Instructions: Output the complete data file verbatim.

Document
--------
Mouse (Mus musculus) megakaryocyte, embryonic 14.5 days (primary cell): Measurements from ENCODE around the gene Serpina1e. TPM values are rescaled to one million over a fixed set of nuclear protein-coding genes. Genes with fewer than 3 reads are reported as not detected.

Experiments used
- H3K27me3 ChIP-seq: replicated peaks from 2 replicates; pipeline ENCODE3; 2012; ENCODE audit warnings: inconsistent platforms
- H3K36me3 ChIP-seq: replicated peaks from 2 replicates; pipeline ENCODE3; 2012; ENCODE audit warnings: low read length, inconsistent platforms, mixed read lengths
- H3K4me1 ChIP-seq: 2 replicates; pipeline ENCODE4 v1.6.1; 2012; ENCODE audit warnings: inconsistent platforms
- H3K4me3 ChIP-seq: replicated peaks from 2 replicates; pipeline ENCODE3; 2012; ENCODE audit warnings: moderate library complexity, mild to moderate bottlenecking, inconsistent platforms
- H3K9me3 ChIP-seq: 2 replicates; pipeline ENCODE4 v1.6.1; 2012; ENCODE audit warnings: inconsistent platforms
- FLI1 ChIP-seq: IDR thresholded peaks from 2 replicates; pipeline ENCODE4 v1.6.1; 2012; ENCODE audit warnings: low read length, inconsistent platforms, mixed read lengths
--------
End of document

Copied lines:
Mouse (Mus musculus) megakaryocyte, embryonic 14.5 days (primary cell): Measurements from ENCODE around the gene Serpina1e. TPM values are rescaled to one million over a fixed set of nuclear protein-coding genes. Genes with fewer than 3 reads are reported as not detected.

Experiments used
- H3K27me3 ChIP-seq: replicated peaks from 2 replicates; pipeline ENCODE3; 2012; ENCODE audit warnings: inconsistent platforms
- H3K36me3 ChIP-seq: replicated peaks from 2 replicates; pipeline ENCODE3; 2012; ENCODE audit warnings: low read length, inconsistent platforms, mixed read lengths
- H3K4me1 ChIP-seq: 2 replicates; pipeline ENCODE4 v1.6.1; 2012; ENCODE audit warnings: inconsistent platforms
- H3K4me3 ChIP-seq: replicated peaks from 2 replicates; pipeline ENCODE3; 2012; ENCODE audit warnings: moderate library complexity, mild to moderate bottlenecking, inconsistent platforms
- H3K9me3 ChIP-seq: 2 replicates; pipeline ENCODE4 v1.6.1; 2012; ENCODE audit warnings: inconsistent platforms
- FLI1 ChIP-seq: IDR thresholded peaks from 2 replicates; pipeline ENCODE4 v1.6.1; 2012; ENCODE audit warnings: low read length, inconsistent platforms, mixed read lengths